Standards - Piping and Instrumentation Diagram (P&ID)
A P&ID is a piping & Instrumentation diagram which is a graphical representation of the functional relationships between the equipment, instruments and piping system of a process.

What is a PFD

A process flow diagram (PFD) is a diagram used to show the flow of materials and the main equipment in a process. In general, only the equipment that is in direct contact with the effluent and chemicals is shown. The PFD therefore shows conceptually and without detail the relationships between the main elements of the system (global view). In addition to the major equipment, the incoming and outgoing streams are shown with their flow rates and names.


Here is an example of a PFD for an osmosis system:


What is a P&ID

A P&ID is a piping & Instrumentation diagram which is a graphical representation of the functional relationships between the equipment, instruments and piping system of a process. It is therefore a more detailed diagram than the PFD, and therefore more precise and complete. All the elements of the process are shown on the P&ID according to their symbol, namely

  • equipment (tank, pump, osmosis vessel, etc.);
  • Instrumentation (flow meter, transmitter, pressure, manometer, probes, etc.)
  • Control elements (alarms, signals, etc.);
  • All valves (manual, automatic, control, sampling);
  • Process piping;
  • Interconnection reference;
  • Vents;
  • Drains;
  • Special fittings;
  • Sampling lines;
  • Equipment and line identification;
  • Flow directions;
  • Control inputs and outputs.

The P&ID is not an isometric drawing of the plumbing and is not a physical 2D representation of the process. The spatial positioning of the equipment is shown by the general arrangement drawings which are usually taken from the 3D model of the system. However, the inlets and outlets of a tank are represented at least on the correct walls and shown to indicate their positioning (top, middle or bottom of the tank).


  1. Inflows start from the left. Outflows leave from the right. Both are vertically aligned whenever possible.
  2. Valves are indicated horizontally with "head up" whenever possible. When they are to be shown on a vertical line, they are rotated 90 degrees counterclockwise, i.e., the actuator, if present, is on the left and the text on the right. The text is also rotated to follow the direction of the symbol. Clockwise rotation is not allowed, regardless of the direction of flow. When the symbol indicates "one way", it is mirrored on its vertical axis and the text remains unchanged.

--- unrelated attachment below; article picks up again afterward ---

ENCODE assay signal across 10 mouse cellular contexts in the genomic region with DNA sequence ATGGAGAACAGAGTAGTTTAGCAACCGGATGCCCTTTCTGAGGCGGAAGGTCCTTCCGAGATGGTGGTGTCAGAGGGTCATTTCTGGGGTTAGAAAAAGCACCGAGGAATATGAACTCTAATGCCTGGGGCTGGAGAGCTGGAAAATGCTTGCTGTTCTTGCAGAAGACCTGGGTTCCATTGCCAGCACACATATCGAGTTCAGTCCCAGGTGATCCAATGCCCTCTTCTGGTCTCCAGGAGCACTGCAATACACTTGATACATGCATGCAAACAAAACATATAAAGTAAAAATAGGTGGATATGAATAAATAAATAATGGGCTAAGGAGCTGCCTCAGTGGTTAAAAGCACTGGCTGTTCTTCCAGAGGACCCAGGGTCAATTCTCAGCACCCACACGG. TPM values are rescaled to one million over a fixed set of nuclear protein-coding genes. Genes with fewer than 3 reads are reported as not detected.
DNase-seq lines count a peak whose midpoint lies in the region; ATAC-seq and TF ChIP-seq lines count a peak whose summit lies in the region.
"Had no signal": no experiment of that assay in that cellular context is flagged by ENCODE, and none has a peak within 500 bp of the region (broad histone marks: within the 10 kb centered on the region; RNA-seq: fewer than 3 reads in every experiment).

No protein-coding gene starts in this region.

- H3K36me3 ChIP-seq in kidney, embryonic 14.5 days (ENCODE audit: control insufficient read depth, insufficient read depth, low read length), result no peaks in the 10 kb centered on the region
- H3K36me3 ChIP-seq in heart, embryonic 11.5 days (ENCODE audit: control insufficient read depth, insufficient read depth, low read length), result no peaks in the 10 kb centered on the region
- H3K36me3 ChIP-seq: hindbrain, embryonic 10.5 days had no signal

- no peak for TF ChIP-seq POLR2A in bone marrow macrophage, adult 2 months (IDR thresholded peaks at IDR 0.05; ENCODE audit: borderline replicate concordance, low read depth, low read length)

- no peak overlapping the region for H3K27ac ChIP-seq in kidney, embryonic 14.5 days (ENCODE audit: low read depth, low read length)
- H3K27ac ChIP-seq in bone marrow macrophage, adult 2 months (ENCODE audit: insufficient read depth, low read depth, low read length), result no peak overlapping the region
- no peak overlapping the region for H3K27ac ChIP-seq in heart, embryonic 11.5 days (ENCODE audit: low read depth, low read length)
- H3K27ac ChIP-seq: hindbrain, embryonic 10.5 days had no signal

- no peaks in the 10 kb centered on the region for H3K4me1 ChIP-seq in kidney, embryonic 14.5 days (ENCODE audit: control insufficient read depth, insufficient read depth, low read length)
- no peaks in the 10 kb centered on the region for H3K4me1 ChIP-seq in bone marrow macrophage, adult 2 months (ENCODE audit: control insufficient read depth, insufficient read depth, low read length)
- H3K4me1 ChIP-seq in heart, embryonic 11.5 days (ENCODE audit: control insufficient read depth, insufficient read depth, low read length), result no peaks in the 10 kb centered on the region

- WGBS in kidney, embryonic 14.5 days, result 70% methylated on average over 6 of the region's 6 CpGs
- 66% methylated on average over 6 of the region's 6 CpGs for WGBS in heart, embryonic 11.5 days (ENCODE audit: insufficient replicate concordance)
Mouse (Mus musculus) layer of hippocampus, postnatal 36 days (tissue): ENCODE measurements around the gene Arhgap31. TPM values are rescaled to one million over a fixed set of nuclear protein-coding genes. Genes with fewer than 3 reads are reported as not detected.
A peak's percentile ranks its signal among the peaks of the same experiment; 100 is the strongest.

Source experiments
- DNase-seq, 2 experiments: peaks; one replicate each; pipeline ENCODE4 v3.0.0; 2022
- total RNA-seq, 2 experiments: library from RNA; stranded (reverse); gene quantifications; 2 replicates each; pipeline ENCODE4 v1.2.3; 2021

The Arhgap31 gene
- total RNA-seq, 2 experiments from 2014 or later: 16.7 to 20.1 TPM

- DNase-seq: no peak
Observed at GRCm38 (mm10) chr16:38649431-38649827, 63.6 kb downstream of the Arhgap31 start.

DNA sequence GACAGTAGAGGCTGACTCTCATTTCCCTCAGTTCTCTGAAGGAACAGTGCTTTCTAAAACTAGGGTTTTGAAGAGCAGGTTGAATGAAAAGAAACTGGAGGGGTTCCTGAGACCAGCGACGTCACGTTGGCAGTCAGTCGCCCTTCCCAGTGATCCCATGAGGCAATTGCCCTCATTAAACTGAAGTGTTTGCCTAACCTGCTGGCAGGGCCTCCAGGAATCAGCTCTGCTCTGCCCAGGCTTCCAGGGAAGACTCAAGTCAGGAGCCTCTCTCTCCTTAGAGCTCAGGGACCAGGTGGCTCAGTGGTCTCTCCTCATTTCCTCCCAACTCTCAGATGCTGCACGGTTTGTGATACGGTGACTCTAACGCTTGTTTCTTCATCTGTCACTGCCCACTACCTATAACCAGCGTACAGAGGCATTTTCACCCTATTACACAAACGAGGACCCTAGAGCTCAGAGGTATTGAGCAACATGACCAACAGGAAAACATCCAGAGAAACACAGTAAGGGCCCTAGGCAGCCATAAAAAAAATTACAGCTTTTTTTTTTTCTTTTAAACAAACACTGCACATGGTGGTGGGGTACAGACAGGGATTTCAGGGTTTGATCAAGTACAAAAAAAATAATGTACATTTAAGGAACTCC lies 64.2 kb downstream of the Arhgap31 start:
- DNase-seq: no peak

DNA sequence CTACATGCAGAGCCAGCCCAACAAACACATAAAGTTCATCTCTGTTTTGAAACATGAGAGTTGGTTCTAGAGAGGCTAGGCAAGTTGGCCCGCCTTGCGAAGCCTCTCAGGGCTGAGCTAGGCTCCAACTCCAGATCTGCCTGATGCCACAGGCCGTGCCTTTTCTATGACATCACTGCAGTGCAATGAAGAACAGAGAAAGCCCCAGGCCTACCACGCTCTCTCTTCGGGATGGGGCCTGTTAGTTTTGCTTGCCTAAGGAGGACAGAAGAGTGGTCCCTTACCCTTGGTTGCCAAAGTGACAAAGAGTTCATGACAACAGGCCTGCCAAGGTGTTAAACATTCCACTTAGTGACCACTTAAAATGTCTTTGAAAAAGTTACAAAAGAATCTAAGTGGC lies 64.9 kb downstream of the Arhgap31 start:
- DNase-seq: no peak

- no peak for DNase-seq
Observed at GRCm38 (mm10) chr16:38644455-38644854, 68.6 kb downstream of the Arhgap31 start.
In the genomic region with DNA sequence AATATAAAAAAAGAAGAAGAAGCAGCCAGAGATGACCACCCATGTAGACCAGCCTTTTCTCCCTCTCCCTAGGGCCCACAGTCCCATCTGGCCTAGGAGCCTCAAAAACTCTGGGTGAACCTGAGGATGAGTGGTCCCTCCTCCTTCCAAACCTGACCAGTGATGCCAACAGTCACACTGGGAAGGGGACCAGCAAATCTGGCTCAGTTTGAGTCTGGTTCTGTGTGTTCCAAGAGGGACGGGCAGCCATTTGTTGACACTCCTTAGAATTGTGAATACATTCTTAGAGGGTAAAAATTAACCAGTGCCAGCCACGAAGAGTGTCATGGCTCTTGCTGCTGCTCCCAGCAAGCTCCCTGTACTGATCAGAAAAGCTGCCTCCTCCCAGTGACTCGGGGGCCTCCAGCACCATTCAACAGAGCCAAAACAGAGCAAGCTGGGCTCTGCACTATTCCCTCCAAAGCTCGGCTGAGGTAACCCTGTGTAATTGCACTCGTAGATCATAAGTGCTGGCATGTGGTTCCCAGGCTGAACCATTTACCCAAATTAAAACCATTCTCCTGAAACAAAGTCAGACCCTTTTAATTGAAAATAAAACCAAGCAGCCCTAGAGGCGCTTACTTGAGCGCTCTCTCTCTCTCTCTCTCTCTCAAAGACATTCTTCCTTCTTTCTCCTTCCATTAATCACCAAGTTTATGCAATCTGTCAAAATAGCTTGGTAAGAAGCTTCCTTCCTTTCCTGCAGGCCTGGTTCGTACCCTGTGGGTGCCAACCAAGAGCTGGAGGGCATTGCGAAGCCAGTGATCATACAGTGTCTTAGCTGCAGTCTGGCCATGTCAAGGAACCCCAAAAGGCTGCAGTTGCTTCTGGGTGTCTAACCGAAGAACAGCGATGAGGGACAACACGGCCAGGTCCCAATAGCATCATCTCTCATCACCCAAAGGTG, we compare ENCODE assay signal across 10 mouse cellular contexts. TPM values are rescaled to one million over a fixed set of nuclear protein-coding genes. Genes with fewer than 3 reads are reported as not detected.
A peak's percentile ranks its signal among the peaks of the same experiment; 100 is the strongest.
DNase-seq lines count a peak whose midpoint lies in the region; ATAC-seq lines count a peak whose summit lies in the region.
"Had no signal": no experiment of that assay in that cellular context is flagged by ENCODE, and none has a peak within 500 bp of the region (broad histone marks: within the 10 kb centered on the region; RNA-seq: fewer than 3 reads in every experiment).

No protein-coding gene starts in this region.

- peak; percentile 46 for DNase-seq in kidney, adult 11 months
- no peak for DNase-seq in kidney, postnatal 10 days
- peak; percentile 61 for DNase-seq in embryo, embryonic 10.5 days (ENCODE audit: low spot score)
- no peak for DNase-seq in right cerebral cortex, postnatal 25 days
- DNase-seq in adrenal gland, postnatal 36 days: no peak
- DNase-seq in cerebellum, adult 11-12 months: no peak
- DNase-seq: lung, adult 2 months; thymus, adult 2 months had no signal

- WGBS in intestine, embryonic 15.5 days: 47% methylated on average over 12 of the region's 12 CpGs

3. Whenever possible, elements are arranged to flow from left to right only in accordance with the logic of the process. Circuits are allowed as long as the logic remains clear and consistent. For a very linear process that requires more than one page width, it is best to arrange it in two "rows" on the page. Page change arrows can be used to avoid a long line connecting the two sections of the diagram.

Legend - Notes on Interpretation and Tagging

  1. P&ID tags must have an unwritten project prefix (which we write on the physical tags, but not on the P&IDs or anything other than a note to that effect). For example: SO12345-AE-101
  2. The P&ID tags will have 3 digits and will be unique within the project. For example, you cannot have a valve with the number 101 and a pump with the number 101. This means that the numbering is sequential in the correct sequence (see point 4 below), so you can have PT-101, PT-102, AE-103, PT-104, etc. Note that we cannot have a PT-103 as was sometimes the case when the numbering was by instrument/equipment type.
  3. The only exception to the above rule is when the P&ID tags are explicitly identical (other than the type identifier (AE, TE, AV, etc.)) because they are all for related items in a control loop. For example, an AV-101 automatic valve with an SV-101 solenoid (NB: the AV and SV designations may be incorrect based on our current legend and are only given as an example).
  4. The following series of identifiers will be used (this, in particular, must be reviewed for logic):
  5. 000-099: Equipment ;
  6. 100-199: Instrument loops;
  7. 200-399: Manual valves;
  8. 400-499: Automatic valves (note that control valves will share the instrument loop number);
  9. 500-599: Sample points; and
  10. 600-999: Lines.

in FAQ
What is pressure drop when it comes to piping?
Pressure drop refers to the loss of pressure within the piping system used for the movement of fluids.